If you’re interested in learning more about how your installer will affect your solar system, you might want to check out the following article titled, In-house Installers vs. Subcontractors: Which is Better?
Microinverter solar systems are safer. Full stop. This isn’t an issue of brand versus brand. This is science. The issue is direct current versus alternating current.
Microinverters convert DC power into AC power for each panel before sending that electricity down to the home.
String inverters convert DC into AC, and it is usually located on the side of the house. In a string inverter system, the electricity is in DC form for a longer period of time. Instead of being converted to alternating current immediately at the solar panel, it travels from the roof to the inverter on the side of the home and through wiring.
If anything happens to that wiring, it’s going to be far more dangerous in DC form than AC.
Why is that?
If the cable is severed, the arc (which is the distance the electrical shock jumps from one frayed end to the other) will spread depending on how much power is going through that cable. DC arcs are far more likely to start a fire.
The power in a DC cable will remain live in the cable and will continue arcing and cause a fire. This is because the power is steady, as depicted in the graph included above. The DC power is a steady directional current that continues uninterrupted.
If an AC cable is damaged, it will trip the circuit breaker and shut down the microinverters (and the whole system) immediately.
If you’re interested in learning a bit more about how microinverter solar systems work and how they create and export power to your home, you might want to check out the following article titled, How Do Microinverter Systems Work?
How Do Microinverter Monitoring Systems Help Performance?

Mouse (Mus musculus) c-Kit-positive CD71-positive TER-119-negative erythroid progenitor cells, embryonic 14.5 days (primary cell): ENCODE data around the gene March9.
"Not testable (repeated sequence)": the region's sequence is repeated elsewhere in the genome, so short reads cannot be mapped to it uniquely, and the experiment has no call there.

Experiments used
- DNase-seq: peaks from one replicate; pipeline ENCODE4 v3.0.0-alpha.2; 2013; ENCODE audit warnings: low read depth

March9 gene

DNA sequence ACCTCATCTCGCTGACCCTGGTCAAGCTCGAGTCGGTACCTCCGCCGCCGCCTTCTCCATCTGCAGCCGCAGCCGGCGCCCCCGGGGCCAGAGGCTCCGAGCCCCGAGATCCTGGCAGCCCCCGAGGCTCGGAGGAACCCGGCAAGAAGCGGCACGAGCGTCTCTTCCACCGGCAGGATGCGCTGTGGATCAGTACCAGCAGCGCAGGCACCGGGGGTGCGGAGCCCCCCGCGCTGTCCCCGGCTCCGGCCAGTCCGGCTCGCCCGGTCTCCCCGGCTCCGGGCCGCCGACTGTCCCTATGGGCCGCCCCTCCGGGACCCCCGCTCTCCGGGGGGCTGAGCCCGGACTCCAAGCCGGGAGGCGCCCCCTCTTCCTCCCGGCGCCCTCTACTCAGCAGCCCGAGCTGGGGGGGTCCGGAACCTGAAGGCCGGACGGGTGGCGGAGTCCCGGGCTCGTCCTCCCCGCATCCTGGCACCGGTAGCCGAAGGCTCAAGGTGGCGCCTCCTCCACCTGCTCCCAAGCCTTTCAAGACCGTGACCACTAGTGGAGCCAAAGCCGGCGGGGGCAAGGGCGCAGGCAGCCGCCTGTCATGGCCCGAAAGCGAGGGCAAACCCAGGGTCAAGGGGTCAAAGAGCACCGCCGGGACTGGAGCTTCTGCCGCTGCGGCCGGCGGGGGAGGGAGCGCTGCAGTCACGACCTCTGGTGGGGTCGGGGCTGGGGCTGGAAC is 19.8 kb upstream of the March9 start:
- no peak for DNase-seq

One of the reasons a microinverter system outperforms its competitors is the advanced monitoring system that is included with the purchase of your solar system. It puts the power (pun intended) of the system in your hands.
A monitoring system will tell you when you’re using energy during the day and when you’re selling it back to the grid for a feed-in tariff. It reports how your system operates. When you’re looking at feedback from that app, ask yourself “How do I use this information to increase my self-consumption so it will lead to long-term savings?”
Real-time performance tracking allows you to quickly identify any underperforming panels due to shading, dirt, bird and bat faeces, or any possible malfunctions. By pinpointing these problems and identifying which microinverter and which panel are misbehaving, you can promptly correct the system to restore optimal performance.
Monitoring systems detect and diagnose failures quickly in your solar system.
One of the advantages of solar is that it requires little maintenance, and the parts are covered under warranties. But how do you know what to repair and replace?
A microinverter system monitoring app will diagnose whether it’s the panel or the microinverter. Repairs are easy. If a microinverter fails on a 20-panel roof, then only 5% of your system is down. The other 95% of the system is still working and producing energy until the microinverter is repaired.
When a string inverter system fails, 100% of the system goes down. There’s no individual monitoring system and it’s impossible to remotely diagnose the system because of how it’s constructed. When the system fails, a technician to be called to the site to diagnose the problem. Then the part must be ordered, which takes time. Shipping is next, clocking more time. Then the installer returns to the site again to fix the system. Your string inverter system could be down for weeks or over a month.
How much will you be paying for electricity during that time?